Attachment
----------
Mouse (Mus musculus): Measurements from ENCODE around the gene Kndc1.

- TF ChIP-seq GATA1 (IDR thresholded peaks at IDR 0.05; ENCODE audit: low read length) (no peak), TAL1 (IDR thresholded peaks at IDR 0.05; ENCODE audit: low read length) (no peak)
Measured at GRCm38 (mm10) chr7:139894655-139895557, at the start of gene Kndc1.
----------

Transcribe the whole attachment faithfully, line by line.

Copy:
Mouse (Mus musculus): Measurements from ENCODE around the gene Kndc1.

- TF ChIP-seq GATA1 (IDR thresholded peaks at IDR 0.05; ENCODE audit: low read length) (no peak), TAL1 (IDR thresholded peaks at IDR 0.05; ENCODE audit: low read length) (no peak)
Measured at GRCm38 (mm10) chr7:139894655-139895557, at the start of gene Kndc1.